Changing bid docs add more delays to $1.9B Southwest LRT schedule
- The Metropolitan Council has changed the project parameters for the $1.9 billion Minneapolis-area Southwest LRT project, pushing back the anticipated opening from 2022 to 2023, according to the Star Tribune.
- One of the changes to the 14.5-mile project's bid documents can be attributed to the addition of a $20 million crash protection wall that will divide the Southwest LRT's trains from freight trains passing close by. New environmental studies must now be conducted to determine the effect of the wall, which would be as high as 10 feet in some areas.
- This latest revision to the project specs has also pushed the rebid date back from Jan. 9 to May 3. Earlier this year, the Metropolitan Council rejected its original bids because they were deemed too expensive. The council also said the involvement of 36 contractors who had participated in early planning work created a conflict of interest.
The beleaguered Southwest LRT project has been a source of tension among interest groups since its inception. State Republicans denied the project the funding necessary to secure matching federal funds, potentially killing its chances of securing a grant. The Council, with the support of the governor, however, managed to rally local agencies coming up with the money themselves.
Since then, the relationship between Minnesota GOP members and the Southwest LRT group has been somewhat antagonistic. Earlier this year, Minnesota Republicans issued a request to the Federal Transit Administration (FTA) that the agency divert any future funds for the Southwest LRT to other state transportation projects instead, but the FTA denied that request. The Metropolitan Council has not yet officially applied for the $900 million grant but it has been promised funding.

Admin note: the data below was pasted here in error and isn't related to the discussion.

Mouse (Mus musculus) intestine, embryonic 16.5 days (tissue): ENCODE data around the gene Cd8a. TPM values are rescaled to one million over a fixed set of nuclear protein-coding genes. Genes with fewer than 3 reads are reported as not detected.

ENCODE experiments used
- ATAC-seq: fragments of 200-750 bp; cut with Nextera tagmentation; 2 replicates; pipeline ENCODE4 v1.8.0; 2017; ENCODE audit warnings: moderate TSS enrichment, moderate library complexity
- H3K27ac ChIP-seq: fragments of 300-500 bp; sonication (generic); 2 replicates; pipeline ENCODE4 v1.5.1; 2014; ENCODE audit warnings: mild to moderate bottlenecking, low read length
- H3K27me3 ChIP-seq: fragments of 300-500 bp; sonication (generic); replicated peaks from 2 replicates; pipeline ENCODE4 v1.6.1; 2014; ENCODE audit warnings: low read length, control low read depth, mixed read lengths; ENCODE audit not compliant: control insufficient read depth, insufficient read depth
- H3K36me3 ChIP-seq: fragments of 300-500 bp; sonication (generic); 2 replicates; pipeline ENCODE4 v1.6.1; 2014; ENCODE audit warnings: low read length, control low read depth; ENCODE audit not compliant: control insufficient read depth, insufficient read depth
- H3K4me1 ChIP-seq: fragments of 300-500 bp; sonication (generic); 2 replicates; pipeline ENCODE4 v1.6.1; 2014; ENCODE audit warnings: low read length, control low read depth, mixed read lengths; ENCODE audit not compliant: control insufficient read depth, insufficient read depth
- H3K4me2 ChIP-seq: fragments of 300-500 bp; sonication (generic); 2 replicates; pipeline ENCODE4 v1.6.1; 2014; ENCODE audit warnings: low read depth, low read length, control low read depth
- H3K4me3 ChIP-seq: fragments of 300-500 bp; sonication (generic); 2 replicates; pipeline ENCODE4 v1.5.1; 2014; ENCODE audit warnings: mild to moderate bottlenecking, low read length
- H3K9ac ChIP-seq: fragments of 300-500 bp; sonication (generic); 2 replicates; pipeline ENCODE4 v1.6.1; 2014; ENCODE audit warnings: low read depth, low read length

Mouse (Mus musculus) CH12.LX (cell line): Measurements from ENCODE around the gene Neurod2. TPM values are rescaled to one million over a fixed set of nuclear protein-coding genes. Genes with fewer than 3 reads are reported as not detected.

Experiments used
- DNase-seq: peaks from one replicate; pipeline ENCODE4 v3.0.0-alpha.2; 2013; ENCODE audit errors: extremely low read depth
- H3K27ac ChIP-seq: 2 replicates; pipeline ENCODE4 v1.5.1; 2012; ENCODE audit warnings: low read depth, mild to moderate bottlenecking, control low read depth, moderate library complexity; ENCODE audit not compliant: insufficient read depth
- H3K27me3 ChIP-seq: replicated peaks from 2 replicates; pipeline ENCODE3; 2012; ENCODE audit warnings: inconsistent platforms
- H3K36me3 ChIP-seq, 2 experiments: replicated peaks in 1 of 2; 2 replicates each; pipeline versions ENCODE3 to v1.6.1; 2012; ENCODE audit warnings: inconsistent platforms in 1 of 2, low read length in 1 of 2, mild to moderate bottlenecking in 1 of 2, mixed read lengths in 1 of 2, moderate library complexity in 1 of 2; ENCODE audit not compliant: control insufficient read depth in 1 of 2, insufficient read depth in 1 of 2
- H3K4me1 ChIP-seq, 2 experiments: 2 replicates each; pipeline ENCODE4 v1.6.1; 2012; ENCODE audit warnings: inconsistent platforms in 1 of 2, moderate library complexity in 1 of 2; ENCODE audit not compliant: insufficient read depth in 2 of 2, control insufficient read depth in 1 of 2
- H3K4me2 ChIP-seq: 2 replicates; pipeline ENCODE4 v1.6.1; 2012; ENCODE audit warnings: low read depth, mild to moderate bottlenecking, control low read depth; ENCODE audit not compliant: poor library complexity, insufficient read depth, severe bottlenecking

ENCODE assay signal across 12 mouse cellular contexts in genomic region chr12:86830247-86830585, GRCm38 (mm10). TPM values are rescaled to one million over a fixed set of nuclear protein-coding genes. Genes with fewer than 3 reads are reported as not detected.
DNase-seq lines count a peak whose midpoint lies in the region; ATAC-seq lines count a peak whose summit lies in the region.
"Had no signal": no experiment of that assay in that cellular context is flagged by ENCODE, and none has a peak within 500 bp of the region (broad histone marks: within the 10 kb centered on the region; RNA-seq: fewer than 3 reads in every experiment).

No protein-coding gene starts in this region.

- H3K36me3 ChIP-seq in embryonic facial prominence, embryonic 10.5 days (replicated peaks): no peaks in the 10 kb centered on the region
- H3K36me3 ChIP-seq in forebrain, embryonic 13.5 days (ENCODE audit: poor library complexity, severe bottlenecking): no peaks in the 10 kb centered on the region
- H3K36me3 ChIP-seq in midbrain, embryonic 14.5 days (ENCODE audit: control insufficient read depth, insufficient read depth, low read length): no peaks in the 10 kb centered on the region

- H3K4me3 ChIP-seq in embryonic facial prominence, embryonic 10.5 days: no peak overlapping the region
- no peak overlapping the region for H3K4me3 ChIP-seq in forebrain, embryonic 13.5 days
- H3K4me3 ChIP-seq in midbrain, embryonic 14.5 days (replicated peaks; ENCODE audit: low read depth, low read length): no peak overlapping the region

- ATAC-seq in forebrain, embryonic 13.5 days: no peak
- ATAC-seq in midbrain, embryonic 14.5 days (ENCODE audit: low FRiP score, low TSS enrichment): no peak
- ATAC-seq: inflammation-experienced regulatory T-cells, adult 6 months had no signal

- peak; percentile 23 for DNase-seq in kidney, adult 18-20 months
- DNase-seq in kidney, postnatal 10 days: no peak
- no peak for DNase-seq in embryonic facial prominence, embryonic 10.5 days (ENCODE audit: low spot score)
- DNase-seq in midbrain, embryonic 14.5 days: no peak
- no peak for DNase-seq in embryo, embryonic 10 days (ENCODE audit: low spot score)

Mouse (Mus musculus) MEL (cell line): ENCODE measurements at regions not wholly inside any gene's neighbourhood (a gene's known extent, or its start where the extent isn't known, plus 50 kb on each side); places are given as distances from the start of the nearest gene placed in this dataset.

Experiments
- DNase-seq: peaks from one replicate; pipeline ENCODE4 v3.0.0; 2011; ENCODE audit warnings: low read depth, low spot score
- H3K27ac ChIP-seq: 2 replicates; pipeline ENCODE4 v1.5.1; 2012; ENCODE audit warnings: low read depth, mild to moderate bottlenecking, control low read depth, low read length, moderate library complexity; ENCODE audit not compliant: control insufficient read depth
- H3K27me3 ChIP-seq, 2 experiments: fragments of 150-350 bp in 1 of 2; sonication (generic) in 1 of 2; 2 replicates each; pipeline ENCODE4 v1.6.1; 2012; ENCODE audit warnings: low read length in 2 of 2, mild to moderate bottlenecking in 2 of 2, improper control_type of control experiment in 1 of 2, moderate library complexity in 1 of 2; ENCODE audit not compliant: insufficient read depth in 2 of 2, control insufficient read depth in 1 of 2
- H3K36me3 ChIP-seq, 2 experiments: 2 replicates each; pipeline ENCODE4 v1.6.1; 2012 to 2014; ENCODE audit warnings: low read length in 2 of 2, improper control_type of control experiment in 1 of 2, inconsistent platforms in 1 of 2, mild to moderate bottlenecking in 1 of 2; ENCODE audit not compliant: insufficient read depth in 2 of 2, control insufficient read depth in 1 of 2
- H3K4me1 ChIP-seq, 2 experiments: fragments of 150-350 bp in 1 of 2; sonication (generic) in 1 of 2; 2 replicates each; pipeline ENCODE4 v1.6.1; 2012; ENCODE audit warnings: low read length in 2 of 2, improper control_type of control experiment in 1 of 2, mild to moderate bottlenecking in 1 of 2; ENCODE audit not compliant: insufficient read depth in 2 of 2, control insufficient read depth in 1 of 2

These rail projects, which have significant price tags and often build their cases on estimated ridership figures, can face obstacles outside of the state legislature. The land acquisition process, particularly, and scuffles with environmental groups can threaten to derail new rail projects and expansions.
Maryland's near-$6 billion Purple Line has only recently been able to continue making progress after months of legal wrangling. A judge revoked state and federal approvals after agreeing with a local advocacy group's lawsuit, which alleged that the original ridership figures for the line were not accurate. Groups also argued that the project would destroy trees and a de facto park that had sprung up around old railroad tracks.
The state and project officials were successful in their appeals, however, and another judge reinstated the project's approvals, allowing construction to move forward while the final appeal decision is pending.
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